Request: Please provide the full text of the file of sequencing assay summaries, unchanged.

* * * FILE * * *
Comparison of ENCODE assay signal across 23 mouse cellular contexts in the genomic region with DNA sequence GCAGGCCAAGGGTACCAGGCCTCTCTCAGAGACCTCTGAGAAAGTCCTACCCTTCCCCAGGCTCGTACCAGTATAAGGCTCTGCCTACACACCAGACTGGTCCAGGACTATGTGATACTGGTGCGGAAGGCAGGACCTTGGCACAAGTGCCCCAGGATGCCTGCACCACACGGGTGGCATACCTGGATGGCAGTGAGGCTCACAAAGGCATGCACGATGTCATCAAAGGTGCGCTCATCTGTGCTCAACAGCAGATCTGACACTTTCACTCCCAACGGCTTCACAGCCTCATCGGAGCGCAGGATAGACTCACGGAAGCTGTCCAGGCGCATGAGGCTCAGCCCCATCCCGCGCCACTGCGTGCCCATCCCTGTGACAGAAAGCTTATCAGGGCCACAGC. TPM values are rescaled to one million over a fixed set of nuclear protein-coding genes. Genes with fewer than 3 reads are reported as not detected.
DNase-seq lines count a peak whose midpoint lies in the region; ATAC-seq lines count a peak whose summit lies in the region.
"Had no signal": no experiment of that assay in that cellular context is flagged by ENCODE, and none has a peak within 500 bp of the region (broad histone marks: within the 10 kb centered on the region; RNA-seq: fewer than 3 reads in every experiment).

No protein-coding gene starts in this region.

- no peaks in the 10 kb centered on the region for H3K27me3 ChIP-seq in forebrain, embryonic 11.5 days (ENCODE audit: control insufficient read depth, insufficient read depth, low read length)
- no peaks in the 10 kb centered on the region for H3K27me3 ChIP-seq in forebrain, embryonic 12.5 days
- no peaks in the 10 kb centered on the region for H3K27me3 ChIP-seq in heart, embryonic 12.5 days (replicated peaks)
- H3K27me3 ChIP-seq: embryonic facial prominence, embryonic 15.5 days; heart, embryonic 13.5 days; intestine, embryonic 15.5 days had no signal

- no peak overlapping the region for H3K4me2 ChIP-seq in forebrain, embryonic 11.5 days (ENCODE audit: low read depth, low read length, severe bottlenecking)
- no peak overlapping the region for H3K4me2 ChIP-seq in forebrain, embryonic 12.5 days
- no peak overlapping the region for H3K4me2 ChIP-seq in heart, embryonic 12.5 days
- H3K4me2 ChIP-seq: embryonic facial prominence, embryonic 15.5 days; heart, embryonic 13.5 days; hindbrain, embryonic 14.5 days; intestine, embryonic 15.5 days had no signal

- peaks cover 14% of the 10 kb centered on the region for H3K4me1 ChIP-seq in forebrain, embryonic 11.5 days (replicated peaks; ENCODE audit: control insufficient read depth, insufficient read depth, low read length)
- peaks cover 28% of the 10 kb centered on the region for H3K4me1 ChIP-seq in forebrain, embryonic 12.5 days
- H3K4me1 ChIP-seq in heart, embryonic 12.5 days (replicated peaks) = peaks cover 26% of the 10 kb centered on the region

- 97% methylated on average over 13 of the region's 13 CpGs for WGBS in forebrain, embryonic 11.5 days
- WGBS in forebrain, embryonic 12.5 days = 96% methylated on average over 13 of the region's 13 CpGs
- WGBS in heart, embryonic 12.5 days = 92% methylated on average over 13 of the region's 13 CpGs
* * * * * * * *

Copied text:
Comparison of ENCODE assay signal across 23 mouse cellular contexts in the genomic region with DNA sequence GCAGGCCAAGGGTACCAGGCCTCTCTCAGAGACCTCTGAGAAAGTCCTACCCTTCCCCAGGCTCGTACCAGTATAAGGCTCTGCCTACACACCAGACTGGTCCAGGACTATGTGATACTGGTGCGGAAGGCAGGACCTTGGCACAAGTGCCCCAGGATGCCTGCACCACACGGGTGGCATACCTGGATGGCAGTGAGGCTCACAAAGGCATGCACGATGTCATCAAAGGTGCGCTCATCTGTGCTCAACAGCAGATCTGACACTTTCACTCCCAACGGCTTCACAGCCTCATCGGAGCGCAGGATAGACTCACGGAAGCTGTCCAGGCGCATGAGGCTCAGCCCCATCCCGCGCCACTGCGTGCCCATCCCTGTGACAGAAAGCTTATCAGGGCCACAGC. TPM values are rescaled to one million over a fixed set of nuclear protein-coding genes. Genes with fewer than 3 reads are reported as not detected.
DNase-seq lines count a peak whose midpoint lies in the region; ATAC-seq lines count a peak whose summit lies in the region.
"Had no signal": no experiment of that assay in that cellular context is flagged by ENCODE, and none has a peak within 500 bp of the region (broad histone marks: within the 10 kb centered on the region; RNA-seq: fewer than 3 reads in every experiment).

No protein-coding gene starts in this region.

- no peaks in the 10 kb centered on the region for H3K27me3 ChIP-seq in forebrain, embryonic 11.5 days (ENCODE audit: control insufficient read depth, insufficient read depth, low read length)
- no peaks in the 10 kb centered on the region for H3K27me3 ChIP-seq in forebrain, embryonic 12.5 days
- no peaks in the 10 kb centered on the region for H3K27me3 ChIP-seq in heart, embryonic 12.5 days (replicated peaks)
- H3K27me3 ChIP-seq: embryonic facial prominence, embryonic 15.5 days; heart, embryonic 13.5 days; intestine, embryonic 15.5 days had no signal

- no peak overlapping the region for H3K4me2 ChIP-seq in forebrain, embryonic 11.5 days (ENCODE audit: low read depth, low read length, severe bottlenecking)
- no peak overlapping the region for H3K4me2 ChIP-seq in forebrain, embryonic 12.5 days
- no peak overlapping the region for H3K4me2 ChIP-seq in heart, embryonic 12.5 days
- H3K4me2 ChIP-seq: embryonic facial prominence, embryonic 15.5 days; heart, embryonic 13.5 days; hindbrain, embryonic 14.5 days; intestine, embryonic 15.5 days had no signal

- peaks cover 14% of the 10 kb centered on the region for H3K4me1 ChIP-seq in forebrain, embryonic 11.5 days (replicated peaks; ENCODE audit: control insufficient read depth, insufficient read depth, low read length)
- peaks cover 28% of the 10 kb centered on the region for H3K4me1 ChIP-seq in forebrain, embryonic 12.5 days
- H3K4me1 ChIP-seq in heart, embryonic 12.5 days (replicated peaks) = peaks cover 26% of the 10 kb centered on the region

- 97% methylated on average over 13 of the region's 13 CpGs for WGBS in forebrain, embryonic 11.5 days
- WGBS in forebrain, embryonic 12.5 days = 96% methylated on average over 13 of the region's 13 CpGs
- WGBS in heart, embryonic 12.5 days = 92% methylated on average over 13 of the region's 13 CpGs